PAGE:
Long Live the King
The city of Seattle has a litany of important historical dates:
November 4, 1861: Founding of the University of Washington
June 6, 1889: Great Fire destroys the central business district
February 6, 1919: First general strike in U.S. History
April 21, 1962: The Worlds Fair and the Space Needle open
November 29, 1999: The WTO conference leads to mass riots
To this list, we may one day add August 4th, 2005. The occasion? Felix Hernandez makes his major league debut, taking the hill in Detroit on a game that was only seen through a closed-circuit broadcoast on MLB.tv. Though the Mariners lost the game, it signaled the beginning of an era. The reign of King Felix has begun.
In the past two seasons, the Mariners have won 132 games while losing 192, a nifty .407 winning percentage. The team has spent two years losing, and doing so while being nearly unwatchable. It is one thing to lose with young players trying to earn their way to the major leagues. It is another thing entirely to lose with Rich Aurilia, Scott Spiezio, Pat Borders, Aaron Sele, and Ryan Franklin. Following the team on a daily basis became something of a burden. They were a bad team that was hard to watch and made up of players who were planning their post-career travels. The team's slogan, "You gotta love these guys," was eerily similar to your Mom telling you to eat your broccoli as a child. "Do I have to?" Unfortunately, there was no way to sweep Bret Boone under the table.
What's the old saying, though, it's always darkest before the dawn? Well, on August 4th, after having his every twitch in the minor leagues micro-analyzed by people grasping for hope (read: me), the dawn arrived in Seattle. We had seen the future, and the future was Venezuelan, baby-faced, and a little thick in the middle.
Five days later, Felix stepped on the mound at Safeco Field for the first time. The Minnesota Twins were the opponents, though they weren't so much a challenge as they were witnesses to the coronation. 8 innings, 5 hits, no runs, no walks, 6 strikeouts, and 14 groundballs on just 94 pitches. The Mariner offense managed just one run against the immortal Kyle Lohse and, on any other night, the crowd would have gone home railing on the team's inability to hit ball with stick. Instead, the fans watched the King take his throne.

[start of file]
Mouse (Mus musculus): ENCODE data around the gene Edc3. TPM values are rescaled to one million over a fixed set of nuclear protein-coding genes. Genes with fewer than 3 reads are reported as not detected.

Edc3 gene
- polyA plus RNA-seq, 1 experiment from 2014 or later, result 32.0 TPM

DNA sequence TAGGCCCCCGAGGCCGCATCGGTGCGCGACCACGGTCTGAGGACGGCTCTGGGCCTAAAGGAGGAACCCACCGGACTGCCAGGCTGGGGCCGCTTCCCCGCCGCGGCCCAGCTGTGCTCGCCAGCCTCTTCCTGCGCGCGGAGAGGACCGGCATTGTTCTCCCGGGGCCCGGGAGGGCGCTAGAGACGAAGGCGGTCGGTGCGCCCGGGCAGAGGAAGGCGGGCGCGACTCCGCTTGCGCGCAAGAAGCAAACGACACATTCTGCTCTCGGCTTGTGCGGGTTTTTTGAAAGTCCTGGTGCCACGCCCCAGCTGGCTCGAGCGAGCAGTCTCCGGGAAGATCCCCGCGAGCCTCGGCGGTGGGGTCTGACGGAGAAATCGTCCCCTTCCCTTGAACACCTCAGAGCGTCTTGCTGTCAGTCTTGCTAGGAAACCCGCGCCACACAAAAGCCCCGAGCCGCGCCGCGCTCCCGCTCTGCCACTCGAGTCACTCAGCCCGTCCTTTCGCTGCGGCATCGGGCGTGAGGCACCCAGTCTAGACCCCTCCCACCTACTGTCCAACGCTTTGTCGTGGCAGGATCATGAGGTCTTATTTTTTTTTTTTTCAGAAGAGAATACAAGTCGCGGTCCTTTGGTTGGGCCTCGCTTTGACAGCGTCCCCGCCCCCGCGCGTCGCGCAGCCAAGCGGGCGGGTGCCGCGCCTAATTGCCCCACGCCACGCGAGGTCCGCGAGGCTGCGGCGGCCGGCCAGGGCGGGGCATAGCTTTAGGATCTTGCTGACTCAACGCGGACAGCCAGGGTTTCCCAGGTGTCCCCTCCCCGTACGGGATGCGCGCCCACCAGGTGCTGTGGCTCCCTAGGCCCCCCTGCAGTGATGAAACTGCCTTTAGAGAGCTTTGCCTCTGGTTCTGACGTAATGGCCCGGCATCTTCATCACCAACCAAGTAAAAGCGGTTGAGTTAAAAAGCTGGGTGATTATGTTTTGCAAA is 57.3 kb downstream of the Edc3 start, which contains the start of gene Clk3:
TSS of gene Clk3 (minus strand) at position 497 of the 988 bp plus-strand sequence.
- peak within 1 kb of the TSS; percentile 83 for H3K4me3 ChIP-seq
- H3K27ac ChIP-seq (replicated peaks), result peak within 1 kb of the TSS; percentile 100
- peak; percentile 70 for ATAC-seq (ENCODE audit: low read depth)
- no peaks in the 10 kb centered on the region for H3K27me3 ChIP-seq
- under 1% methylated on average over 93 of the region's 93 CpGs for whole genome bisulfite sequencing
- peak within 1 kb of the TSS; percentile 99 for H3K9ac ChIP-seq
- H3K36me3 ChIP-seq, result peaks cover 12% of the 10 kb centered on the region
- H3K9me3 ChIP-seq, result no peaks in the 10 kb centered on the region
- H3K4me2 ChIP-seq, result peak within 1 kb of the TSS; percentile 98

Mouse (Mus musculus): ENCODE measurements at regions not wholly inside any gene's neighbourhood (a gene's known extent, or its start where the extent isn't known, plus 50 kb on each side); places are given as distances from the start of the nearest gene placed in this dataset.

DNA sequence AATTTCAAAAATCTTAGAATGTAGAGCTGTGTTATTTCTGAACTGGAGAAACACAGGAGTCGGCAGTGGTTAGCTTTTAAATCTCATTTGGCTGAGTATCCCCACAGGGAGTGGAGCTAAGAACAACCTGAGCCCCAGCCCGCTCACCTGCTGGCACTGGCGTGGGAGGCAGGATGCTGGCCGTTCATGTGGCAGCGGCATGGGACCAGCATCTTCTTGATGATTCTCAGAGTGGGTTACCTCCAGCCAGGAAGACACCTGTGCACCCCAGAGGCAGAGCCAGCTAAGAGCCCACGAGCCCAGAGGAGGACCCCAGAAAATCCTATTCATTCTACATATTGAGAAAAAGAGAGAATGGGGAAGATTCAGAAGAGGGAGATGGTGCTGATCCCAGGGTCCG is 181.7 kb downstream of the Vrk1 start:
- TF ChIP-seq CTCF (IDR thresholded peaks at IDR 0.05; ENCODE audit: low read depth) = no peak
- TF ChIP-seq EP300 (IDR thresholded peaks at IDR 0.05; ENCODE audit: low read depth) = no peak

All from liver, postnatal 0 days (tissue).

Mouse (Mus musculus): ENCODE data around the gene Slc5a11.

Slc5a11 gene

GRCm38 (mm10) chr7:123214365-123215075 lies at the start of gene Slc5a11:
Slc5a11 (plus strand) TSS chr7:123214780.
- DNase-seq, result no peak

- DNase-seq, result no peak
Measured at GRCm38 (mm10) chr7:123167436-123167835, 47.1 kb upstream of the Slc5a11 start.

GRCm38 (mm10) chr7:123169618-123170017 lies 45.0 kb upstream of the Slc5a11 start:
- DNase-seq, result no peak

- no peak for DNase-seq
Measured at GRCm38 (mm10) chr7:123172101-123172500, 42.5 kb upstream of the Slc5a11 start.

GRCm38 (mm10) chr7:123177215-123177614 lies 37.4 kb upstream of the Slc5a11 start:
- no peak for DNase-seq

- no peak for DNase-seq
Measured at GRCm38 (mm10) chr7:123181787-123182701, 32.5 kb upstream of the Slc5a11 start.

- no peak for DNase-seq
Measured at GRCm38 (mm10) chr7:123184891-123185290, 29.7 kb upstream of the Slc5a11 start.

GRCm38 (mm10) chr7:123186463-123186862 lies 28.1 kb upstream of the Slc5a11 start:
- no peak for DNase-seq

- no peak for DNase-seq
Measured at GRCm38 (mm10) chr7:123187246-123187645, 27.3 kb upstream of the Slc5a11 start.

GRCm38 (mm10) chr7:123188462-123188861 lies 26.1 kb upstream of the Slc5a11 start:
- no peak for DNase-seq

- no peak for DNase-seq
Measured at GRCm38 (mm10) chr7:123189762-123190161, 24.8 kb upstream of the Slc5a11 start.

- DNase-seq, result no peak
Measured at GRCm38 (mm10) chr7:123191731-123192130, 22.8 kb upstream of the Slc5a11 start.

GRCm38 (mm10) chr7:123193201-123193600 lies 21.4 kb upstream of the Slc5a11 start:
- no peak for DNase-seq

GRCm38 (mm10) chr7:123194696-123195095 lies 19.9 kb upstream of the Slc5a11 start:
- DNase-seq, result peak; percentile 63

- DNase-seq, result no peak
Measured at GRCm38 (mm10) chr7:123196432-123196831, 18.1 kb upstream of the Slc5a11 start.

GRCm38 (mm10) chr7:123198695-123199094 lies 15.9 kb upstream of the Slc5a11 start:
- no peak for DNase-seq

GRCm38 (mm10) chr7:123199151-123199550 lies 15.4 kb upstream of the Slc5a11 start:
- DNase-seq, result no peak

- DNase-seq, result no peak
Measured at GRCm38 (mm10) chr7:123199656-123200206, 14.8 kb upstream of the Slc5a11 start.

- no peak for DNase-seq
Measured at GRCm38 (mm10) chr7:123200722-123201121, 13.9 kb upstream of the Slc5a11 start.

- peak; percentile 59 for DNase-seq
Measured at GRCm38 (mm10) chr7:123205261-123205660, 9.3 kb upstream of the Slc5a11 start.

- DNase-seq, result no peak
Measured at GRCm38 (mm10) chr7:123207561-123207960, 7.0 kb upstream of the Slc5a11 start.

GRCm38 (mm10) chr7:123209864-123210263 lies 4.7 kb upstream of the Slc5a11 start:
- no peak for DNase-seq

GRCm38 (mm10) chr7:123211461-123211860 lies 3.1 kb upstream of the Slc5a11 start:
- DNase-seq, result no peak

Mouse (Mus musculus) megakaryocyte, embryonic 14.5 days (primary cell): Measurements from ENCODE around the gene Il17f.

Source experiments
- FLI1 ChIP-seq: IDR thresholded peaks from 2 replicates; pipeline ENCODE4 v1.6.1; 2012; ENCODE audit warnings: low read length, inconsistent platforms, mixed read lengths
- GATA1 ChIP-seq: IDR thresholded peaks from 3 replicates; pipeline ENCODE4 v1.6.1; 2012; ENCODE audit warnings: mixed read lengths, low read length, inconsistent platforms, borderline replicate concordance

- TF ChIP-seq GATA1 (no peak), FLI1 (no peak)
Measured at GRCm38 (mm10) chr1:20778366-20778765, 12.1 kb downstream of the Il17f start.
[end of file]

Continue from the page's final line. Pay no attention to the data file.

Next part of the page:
The results were impressive. This 19-year-old was completely dominating, not just in performance, but in ability. The weapons at his disposal were numerous and debilitating. There are players whose domination is a marvel. Then, there are players whose domination is expected, because they're just playing a different game. Felix was clearly the latter.
Let's start with his four-seam fastball. At 96-98 mph, his velocity alone makes it extaordinarily hard to hit. This isn't a Matt Anderson "Hit Me" fastball. Throwing it with movement, it draws stares more often than not. It's the easiest strike one in baseball.
If he bores of peppering the zone in the high-90s, he can easily switch to his two-seam fastball, the sinker that caused worms and gophers to leave the grounds of Safeco Field en masse. This pitch is nearly always thrown at the knees and, with late downward movement, it is a groundball machine. This pitch was the key to Felix's groundball rate. He faced 328 batters in his 12 starts and induced 149 ground balls. Only 45 hitters managed to get the ball in the air. This two-seam fastball is why.
As good as his two high-velocity options can be, neither is his best pitch. In fact, you would be hard pressed to find a better pitch in baseball than the Royal Curveball. Thrown as a classic 12-to-6 over-the-top curve and coming in at 82-86 miles per hour, Felix's curve is the kind of breaking ball that makes batters wobble. Starting at your eyes and ending in the dirt, trying to calculate the plane that the ball will be on as it crosses the plate is, for all practical purposes, impossible. To top things off, he has more command of his curve than any other pitch. Down 3-0, you are more likely to see the Royal Curve than you are a fastball. It's his go-to pitch, not only when he needs a strikeout, but when he just wants to get the ball over the plate. Try hitting this thing when you're sitting dead red.